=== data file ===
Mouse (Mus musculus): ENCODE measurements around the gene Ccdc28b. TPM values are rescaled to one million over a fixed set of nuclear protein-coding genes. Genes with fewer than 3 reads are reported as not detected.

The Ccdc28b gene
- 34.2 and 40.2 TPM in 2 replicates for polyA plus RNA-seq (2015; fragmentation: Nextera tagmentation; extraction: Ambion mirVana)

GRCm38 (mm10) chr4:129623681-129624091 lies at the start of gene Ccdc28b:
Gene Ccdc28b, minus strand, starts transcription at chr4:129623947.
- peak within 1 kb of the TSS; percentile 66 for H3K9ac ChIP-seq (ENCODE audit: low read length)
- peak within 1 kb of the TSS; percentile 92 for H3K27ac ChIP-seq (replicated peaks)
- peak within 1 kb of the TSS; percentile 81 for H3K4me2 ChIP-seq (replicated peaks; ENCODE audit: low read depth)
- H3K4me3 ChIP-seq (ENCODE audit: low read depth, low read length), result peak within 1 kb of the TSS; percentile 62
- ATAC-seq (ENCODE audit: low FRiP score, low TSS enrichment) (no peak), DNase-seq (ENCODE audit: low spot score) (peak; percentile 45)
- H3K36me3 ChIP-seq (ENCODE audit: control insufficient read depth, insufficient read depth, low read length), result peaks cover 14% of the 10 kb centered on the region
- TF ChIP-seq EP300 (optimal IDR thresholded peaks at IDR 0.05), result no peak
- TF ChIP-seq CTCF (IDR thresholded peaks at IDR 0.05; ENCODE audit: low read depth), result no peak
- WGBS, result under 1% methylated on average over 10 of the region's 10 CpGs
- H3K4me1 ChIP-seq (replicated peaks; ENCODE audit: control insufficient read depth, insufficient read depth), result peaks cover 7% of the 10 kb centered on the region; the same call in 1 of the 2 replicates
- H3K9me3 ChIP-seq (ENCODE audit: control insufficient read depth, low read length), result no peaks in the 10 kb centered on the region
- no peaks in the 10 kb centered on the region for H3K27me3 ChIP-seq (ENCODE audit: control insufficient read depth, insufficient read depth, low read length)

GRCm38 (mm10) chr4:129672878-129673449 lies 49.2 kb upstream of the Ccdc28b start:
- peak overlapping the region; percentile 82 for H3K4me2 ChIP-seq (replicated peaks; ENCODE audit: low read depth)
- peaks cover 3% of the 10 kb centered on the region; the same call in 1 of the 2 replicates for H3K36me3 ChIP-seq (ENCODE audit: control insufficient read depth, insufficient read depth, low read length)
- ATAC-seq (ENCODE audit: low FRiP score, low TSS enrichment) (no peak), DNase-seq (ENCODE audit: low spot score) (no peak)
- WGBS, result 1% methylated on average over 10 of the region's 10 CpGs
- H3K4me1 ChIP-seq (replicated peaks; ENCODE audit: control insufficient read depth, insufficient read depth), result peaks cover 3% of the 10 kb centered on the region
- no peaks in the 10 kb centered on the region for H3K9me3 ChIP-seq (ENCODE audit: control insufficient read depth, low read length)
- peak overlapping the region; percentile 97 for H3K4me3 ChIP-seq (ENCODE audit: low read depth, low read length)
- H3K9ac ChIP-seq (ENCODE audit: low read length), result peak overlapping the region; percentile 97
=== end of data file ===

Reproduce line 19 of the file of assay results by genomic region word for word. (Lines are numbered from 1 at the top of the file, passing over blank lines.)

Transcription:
- peak overlapping the region; percentile 82 for H3K4me2 ChIP-seq (replicated peaks; ENCODE audit: low read depth)